Until the government changes the rules again to suit itself there are only three ways to get to annual leave monies:
1) If you have more than two (three?) weeks accrued you can on your employers agreement , opt to have 1 weeks worth a year “bought out” by your employer. This is relative recent legislation (ie in last 20 years). Not all employers have the cashflow for this so there is much more leeway for employers to say no.
2) As you have mentioned, resign, which technically means you go on leave (thus receiving all your days leave) before the end of your contract.
3) Take annual leave. This means you get your annual leave amount…. but you get no advantage from the subsidy.
The last two options have firmly been root in NZ Employment law for a long time, firstly to stop employers forcing people to stay labouring and using unwritten bias to ensure any that actually took a break would be penalised. By locking the inability to redeem the days for cash stopped that occurring.
The other reason is the government of the day (Edwardian times) decided politically for economic reasons that peoples’ health was suffering because of no breaks, and they decided on “weekends” and eventually 40 hour work week, so a leisure market could be invented. Many poorer people didn’t have the money for such malarkey, but “to stop their employers taking advantage of them” it got made into law so applied to everyone (Liberalists will accept anything as long as it affects everyone – One Law, everything is fair if neither rich man or poor can steal bread or live under a bridge). And it has been locked into law, and Union reinforced, that “Employees requirement two (then three, and now four) weeks off in leave every year for physical, emotional, and psychological recovery”. Thus being a political move, based on national economic interference by government, it was enshrined rigidly into policy and legal requirements.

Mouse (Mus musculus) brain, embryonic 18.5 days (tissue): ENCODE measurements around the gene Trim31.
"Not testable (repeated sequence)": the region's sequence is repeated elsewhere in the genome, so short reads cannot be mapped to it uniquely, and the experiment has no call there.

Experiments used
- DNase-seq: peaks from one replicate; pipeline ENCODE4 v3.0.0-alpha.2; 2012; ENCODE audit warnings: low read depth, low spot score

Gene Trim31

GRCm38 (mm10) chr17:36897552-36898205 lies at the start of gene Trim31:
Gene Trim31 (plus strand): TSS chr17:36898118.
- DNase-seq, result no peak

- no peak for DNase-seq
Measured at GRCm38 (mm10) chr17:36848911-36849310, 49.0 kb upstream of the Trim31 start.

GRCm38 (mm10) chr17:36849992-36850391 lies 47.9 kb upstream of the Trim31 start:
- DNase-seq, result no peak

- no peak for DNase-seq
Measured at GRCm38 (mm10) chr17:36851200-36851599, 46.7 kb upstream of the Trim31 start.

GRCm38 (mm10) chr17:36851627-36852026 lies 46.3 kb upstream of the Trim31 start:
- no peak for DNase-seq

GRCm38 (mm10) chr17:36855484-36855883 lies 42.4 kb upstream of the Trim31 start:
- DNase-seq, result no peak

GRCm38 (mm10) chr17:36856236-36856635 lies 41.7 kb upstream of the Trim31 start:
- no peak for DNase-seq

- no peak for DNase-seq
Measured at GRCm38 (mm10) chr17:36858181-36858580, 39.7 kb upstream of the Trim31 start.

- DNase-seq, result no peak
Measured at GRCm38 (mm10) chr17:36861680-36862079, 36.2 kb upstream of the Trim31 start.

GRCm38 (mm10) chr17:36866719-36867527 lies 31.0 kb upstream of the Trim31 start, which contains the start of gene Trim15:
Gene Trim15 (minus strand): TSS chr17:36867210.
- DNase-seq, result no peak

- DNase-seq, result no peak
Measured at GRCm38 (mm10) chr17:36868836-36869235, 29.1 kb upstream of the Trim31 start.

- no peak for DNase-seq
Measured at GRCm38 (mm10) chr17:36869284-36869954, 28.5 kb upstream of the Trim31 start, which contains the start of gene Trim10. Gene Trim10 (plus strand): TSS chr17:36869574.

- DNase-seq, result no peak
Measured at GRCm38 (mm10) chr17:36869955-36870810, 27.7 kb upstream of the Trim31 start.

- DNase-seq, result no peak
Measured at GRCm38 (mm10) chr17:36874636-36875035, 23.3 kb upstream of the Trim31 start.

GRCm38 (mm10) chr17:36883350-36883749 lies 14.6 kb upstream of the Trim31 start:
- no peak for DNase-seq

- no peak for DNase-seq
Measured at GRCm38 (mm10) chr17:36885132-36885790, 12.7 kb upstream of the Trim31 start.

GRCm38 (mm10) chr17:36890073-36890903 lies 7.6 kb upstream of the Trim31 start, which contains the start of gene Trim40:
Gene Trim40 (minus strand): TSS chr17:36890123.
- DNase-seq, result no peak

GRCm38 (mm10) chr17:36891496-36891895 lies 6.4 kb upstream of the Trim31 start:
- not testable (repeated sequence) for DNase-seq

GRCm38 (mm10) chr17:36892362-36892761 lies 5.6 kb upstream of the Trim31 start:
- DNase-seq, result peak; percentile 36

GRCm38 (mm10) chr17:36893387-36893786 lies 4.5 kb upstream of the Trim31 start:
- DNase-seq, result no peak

Not a lawyer, not qualified to give legal advice. This is general information and my personal opinion, offered to help inform and entertain. For any particular legal matter you will need to contact a local specialist in your jurisdiction with skill and certification in the relevant speciality of law that pertains to your particular situation.